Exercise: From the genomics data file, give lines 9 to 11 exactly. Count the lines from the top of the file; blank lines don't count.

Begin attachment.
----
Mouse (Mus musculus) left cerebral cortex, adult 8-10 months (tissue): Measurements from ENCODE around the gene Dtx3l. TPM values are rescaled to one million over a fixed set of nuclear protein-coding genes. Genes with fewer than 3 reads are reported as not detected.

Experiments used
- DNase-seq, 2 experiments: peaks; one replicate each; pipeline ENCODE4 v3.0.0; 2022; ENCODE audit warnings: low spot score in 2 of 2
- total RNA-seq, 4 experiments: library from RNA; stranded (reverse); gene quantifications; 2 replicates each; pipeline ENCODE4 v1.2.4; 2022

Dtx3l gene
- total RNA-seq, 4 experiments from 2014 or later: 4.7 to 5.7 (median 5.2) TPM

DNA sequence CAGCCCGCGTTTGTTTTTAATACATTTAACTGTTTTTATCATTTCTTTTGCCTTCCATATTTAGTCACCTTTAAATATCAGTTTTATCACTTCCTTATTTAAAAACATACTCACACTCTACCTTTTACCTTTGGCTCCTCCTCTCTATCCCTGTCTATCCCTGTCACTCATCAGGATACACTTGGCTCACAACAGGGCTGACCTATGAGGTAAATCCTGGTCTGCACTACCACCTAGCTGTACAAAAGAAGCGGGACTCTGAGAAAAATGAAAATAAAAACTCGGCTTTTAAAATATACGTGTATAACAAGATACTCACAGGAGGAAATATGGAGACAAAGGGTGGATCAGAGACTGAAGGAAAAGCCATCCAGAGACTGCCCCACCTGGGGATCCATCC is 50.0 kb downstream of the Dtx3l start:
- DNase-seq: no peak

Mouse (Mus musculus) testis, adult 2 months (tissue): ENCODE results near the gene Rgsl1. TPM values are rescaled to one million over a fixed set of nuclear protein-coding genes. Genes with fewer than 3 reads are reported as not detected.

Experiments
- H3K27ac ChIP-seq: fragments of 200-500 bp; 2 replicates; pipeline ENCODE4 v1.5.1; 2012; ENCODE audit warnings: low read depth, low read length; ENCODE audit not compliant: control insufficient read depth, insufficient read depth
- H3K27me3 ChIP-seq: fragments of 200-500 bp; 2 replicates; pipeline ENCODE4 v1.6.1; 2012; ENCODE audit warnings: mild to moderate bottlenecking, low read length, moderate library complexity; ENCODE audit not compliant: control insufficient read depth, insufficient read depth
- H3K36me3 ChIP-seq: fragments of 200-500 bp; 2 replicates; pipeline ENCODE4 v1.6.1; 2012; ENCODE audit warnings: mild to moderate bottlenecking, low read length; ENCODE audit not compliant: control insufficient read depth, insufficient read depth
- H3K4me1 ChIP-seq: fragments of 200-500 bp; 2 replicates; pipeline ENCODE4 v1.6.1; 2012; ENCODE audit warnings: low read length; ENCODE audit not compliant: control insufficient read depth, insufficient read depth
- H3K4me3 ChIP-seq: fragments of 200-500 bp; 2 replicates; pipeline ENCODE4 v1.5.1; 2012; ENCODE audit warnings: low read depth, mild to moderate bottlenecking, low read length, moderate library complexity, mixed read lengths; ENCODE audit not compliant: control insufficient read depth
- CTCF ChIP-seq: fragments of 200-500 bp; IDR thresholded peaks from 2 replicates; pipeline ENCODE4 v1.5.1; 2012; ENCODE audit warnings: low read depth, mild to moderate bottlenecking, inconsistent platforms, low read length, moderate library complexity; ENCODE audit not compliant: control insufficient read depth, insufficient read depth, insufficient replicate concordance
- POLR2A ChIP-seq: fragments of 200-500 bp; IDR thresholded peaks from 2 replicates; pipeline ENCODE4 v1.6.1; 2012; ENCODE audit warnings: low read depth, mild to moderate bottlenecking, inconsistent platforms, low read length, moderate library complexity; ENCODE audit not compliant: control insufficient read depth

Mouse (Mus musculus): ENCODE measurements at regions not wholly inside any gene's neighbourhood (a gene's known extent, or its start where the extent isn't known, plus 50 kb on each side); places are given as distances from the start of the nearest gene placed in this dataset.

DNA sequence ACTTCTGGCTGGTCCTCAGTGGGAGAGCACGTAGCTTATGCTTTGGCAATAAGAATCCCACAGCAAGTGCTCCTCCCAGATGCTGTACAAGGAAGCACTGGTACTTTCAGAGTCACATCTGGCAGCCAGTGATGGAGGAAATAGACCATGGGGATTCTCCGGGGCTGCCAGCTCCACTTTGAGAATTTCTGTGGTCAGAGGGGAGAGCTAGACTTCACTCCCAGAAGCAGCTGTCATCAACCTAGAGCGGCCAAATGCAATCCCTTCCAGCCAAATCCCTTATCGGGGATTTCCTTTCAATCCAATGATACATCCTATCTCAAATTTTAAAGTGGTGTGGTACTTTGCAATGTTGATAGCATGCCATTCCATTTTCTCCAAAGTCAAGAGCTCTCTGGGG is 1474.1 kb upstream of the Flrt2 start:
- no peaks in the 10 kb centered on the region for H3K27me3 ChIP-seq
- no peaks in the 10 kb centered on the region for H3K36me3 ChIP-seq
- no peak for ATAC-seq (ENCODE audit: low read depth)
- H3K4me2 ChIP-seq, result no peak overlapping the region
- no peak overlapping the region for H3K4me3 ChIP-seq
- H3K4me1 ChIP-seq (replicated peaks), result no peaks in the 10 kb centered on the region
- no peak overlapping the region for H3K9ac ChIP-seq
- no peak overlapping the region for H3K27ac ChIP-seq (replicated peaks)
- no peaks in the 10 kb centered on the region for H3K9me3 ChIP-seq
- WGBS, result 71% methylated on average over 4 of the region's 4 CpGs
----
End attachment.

Mouse (Mus musculus) testis, adult 2 months (tissue): ENCODE results near the gene Rgsl1. TPM values are rescaled to one million over a fixed set of nuclear protein-coding genes. Genes with fewer than 3 reads are reported as not detected.

Experiments
- H3K27ac ChIP-seq: fragments of 200-500 bp; 2 replicates; pipeline ENCODE4 v1.5.1; 2012; ENCODE audit warnings: low read depth, low read length; ENCODE audit not compliant: control insufficient read depth, insufficient read depth